In the Nordic regions, Modern Times (MTG) has shown steady subscriber growth in 2002. It has increased its number of pay-TV subscribers 7 per cent in the nine months ended Sept. 30, 2002. The Nordics are showing similar growth figures to the UK market in terms of growth. The major challenge for MTG this year has been the problem of smart card piracy. MTG has hinted in a recent edition of Interspace (Issue 756) that it may change its conditional access vendor Viaccess. It remains to be seen what impact a change would have in terms of subscriber growth. Still, with many customers across Europe using pirate smart cards, there is still great potential, particular in markets such as Spain and Italy where piracy has been particularly prevalent.

What these statistics show is how far ahead BSkyB is here. It has shown sustained subscriber growth for numerous quarters now and its figures compared to other pay-TV operators are colossal. In France, the two operators combined have around half of BSkyB’s overall subscriber figure. It will be interesting to see how Sky Italia (Telepiu/Stream) performs in Italy and whether it can have the same level of success as BSkyB in the UK. In Spain, the combined CSD/Via Digital platform will need to perform much better in 2003 than the two platforms performed this year.

In France, Canal Satellite hopes its huge investments in football rights – somewhat ironic given the price of football rights everywhere else has gone down – will lead to further growth. For TPS, it faces a different challenge. It must now grow its subscriber numbers without having key football rights between 2004 and 2007. While it could be argued that anyone who wanted football would subscribe to Canal anyway, it is still likely to have an impact.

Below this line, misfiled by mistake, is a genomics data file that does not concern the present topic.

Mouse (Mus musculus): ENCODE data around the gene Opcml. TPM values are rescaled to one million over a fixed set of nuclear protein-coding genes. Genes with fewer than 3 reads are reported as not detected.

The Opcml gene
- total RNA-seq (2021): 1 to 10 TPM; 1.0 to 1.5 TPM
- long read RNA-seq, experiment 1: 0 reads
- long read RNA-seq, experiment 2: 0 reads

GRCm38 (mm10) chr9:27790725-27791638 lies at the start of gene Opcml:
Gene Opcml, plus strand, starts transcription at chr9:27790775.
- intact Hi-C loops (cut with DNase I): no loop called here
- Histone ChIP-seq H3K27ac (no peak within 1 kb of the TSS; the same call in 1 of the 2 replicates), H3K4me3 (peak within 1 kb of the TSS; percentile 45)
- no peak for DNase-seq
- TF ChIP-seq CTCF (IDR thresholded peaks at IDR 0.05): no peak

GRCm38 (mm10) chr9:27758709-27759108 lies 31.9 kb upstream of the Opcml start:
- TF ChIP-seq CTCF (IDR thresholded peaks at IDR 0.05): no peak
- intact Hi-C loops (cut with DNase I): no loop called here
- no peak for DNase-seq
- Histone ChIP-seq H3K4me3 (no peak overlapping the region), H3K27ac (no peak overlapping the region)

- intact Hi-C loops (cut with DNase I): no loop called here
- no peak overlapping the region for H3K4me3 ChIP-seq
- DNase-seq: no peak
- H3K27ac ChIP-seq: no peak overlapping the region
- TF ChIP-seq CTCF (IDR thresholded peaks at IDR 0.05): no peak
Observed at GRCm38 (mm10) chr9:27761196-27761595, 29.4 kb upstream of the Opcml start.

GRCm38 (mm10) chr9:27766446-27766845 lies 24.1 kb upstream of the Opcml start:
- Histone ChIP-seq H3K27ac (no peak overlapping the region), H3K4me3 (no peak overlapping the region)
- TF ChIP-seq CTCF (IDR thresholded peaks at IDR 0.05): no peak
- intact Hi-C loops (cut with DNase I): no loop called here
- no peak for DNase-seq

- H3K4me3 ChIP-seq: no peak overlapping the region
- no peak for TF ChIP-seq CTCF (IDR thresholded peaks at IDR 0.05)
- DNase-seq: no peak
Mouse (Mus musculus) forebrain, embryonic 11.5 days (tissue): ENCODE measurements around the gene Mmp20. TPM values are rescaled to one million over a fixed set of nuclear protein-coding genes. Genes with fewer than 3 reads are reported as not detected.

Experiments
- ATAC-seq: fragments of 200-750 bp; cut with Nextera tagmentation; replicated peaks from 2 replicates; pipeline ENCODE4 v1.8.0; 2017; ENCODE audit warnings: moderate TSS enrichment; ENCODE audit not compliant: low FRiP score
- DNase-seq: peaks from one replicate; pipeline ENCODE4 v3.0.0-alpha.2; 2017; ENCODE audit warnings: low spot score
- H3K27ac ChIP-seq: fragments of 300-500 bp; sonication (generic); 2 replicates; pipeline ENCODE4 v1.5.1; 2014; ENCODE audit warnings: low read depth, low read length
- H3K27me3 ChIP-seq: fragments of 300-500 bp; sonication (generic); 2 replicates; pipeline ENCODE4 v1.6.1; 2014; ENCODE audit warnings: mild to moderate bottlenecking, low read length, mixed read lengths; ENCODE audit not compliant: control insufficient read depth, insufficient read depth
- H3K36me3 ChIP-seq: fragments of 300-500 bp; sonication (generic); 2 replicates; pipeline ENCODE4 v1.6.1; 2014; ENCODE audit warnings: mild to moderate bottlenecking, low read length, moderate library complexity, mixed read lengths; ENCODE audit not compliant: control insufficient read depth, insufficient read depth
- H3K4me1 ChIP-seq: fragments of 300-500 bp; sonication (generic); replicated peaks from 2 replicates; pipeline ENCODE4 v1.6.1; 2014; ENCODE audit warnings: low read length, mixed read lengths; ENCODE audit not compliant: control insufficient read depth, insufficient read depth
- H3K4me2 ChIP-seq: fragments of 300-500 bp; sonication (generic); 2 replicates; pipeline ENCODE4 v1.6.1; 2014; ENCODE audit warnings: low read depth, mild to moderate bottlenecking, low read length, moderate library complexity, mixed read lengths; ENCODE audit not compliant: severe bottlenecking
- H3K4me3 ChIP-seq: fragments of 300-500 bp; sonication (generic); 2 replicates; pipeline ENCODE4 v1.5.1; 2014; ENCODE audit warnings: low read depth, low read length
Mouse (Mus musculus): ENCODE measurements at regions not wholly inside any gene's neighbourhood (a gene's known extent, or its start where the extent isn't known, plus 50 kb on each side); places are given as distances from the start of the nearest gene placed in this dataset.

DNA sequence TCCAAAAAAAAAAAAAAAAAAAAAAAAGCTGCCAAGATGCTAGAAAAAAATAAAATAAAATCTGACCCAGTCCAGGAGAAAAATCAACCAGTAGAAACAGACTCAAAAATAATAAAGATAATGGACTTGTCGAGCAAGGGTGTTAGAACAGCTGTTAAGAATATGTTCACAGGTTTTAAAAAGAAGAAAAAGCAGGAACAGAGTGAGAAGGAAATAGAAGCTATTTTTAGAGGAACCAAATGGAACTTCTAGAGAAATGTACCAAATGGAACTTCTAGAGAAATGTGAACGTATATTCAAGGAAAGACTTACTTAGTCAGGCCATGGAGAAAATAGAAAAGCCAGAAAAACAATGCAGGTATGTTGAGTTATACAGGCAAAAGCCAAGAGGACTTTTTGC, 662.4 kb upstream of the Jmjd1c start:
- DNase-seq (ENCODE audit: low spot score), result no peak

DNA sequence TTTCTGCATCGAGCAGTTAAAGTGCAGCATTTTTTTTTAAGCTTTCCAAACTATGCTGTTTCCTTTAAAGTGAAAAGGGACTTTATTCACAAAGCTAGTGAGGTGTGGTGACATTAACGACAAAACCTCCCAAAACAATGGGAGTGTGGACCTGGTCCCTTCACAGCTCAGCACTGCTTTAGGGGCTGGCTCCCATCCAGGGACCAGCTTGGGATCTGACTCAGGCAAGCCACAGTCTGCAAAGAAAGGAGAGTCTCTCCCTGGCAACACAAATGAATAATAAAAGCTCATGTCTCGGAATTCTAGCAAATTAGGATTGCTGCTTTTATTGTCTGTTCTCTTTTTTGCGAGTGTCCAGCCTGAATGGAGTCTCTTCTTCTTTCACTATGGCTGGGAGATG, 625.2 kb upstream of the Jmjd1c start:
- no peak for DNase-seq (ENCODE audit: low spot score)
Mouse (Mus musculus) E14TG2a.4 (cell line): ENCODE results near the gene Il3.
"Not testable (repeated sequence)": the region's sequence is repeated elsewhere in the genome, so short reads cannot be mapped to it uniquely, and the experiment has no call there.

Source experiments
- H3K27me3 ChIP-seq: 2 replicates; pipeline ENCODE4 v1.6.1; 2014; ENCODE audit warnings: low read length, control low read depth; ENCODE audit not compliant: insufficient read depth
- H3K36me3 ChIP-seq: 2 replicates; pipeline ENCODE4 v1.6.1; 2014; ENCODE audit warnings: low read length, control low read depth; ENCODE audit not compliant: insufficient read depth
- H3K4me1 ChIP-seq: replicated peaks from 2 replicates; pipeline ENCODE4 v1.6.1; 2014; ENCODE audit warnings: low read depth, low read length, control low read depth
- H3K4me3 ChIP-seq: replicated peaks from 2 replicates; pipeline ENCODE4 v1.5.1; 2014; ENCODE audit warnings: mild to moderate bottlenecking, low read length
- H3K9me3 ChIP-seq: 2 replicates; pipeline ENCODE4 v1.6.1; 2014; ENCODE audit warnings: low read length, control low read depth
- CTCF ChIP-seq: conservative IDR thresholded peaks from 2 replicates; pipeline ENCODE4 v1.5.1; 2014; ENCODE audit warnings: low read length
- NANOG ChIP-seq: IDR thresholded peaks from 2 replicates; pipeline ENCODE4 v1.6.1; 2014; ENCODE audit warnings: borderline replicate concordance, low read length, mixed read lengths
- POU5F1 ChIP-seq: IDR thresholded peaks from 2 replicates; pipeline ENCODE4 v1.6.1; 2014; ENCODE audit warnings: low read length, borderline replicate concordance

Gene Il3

As we enter 2003, all of the operators face different challenges. With some markets already showing signs of maturation, it will be interesting to see what levels of subscriber growth we’ll see in 2003.

–Mark Holmes

OPERATOR
Subscriber numbers (as of December 30th 2001)
Subscriber numbers (as of March 31st 2002)
Subscriber numbers (as of June 30th 2002)
Subscriber numbers (as of Sept 30th 2002)
Year-to-date increase of subscribers
BSkyB (UK)
5,716,000
5,887,000
6,101,000
6,318,000
+602,000
Canal Satelite Digital (Spain)
1,230,038
1,257,000
1,255,578
1,233,977
+3,939
Via Digital (Spain)
806,379
808,268
810,958
811,000
+4,621
Premiere World (Germany)
2.410,000
2,396,000
2,404,000
2.443,000
+33,000
Canal Satellite (France)
2,039,000
2,091,000
2,130,000
2,159,000
+120,000
TPS (France)
1,090,000
N/A
1,125,000
N/A
+35,000
Telepiu (Italy)
1,376,000
1,369,000
1,300,000
N/A
-76,000
Modern Times Group (Nordic region)
550,000
559,000
577,000
589,000
+39,000
Source: Company reports, Interspace